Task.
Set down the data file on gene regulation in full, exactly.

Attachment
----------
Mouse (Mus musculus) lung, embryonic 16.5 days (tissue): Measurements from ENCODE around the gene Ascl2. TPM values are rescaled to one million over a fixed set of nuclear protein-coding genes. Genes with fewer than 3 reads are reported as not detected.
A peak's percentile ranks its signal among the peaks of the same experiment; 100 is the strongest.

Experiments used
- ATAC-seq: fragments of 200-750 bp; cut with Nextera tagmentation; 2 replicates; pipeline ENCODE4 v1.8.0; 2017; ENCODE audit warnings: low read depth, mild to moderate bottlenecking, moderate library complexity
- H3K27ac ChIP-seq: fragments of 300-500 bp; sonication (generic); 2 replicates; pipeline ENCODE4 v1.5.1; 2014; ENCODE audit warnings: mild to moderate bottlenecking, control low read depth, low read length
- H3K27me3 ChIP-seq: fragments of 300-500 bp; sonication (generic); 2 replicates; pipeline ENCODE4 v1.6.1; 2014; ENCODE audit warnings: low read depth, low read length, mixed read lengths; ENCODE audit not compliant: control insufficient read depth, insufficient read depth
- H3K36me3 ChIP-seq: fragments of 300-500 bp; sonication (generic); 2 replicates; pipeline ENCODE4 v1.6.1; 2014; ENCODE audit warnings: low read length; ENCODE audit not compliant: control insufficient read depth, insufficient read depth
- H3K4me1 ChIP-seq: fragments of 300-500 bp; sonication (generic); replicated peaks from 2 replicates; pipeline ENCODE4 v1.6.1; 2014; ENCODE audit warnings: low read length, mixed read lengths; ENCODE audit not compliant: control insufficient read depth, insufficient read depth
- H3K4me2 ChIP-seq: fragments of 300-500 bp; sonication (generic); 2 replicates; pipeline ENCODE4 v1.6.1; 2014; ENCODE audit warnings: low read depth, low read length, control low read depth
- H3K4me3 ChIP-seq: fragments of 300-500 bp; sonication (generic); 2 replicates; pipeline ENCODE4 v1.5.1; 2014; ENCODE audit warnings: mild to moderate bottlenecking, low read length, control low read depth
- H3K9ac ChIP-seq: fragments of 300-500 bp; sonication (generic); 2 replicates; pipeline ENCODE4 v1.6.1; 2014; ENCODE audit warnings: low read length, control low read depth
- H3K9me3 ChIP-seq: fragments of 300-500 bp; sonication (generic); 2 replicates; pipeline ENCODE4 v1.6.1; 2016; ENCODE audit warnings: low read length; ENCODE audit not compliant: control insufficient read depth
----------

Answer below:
Mouse (Mus musculus) lung, embryonic 16.5 days (tissue): Measurements from ENCODE around the gene Ascl2. TPM values are rescaled to one million over a fixed set of nuclear protein-coding genes. Genes with fewer than 3 reads are reported as not detected.
A peak's percentile ranks its signal among the peaks of the same experiment; 100 is the strongest.

Experiments used
- ATAC-seq: fragments of 200-750 bp; cut with Nextera tagmentation; 2 replicates; pipeline ENCODE4 v1.8.0; 2017; ENCODE audit warnings: low read depth, mild to moderate bottlenecking, moderate library complexity
- H3K27ac ChIP-seq: fragments of 300-500 bp; sonication (generic); 2 replicates; pipeline ENCODE4 v1.5.1; 2014; ENCODE audit warnings: mild to moderate bottlenecking, control low read depth, low read length
- H3K27me3 ChIP-seq: fragments of 300-500 bp; sonication (generic); 2 replicates; pipeline ENCODE4 v1.6.1; 2014; ENCODE audit warnings: low read depth, low read length, mixed read lengths; ENCODE audit not compliant: control insufficient read depth, insufficient read depth
- H3K36me3 ChIP-seq: fragments of 300-500 bp; sonication (generic); 2 replicates; pipeline ENCODE4 v1.6.1; 2014; ENCODE audit warnings: low read length; ENCODE audit not compliant: control insufficient read depth, insufficient read depth
- H3K4me1 ChIP-seq: fragments of 300-500 bp; sonication (generic); replicated peaks from 2 replicates; pipeline ENCODE4 v1.6.1; 2014; ENCODE audit warnings: low read length, mixed read lengths; ENCODE audit not compliant: control insufficient read depth, insufficient read depth
- H3K4me2 ChIP-seq: fragments of 300-500 bp; sonication (generic); 2 replicates; pipeline ENCODE4 v1.6.1; 2014; ENCODE audit warnings: low read depth, low read length, control low read depth
- H3K4me3 ChIP-seq: fragments of 300-500 bp; sonication (generic); 2 replicates; pipeline ENCODE4 v1.5.1; 2014; ENCODE audit warnings: mild to moderate bottlenecking, low read length, control low read depth
- H3K9ac ChIP-seq: fragments of 300-500 bp; sonication (generic); 2 replicates; pipeline ENCODE4 v1.6.1; 2014; ENCODE audit warnings: low read length, control low read depth
- H3K9me3 ChIP-seq: fragments of 300-500 bp; sonication (generic); 2 replicates; pipeline ENCODE4 v1.6.1; 2016; ENCODE audit warnings: low read length; ENCODE audit not compliant: control insufficient read depth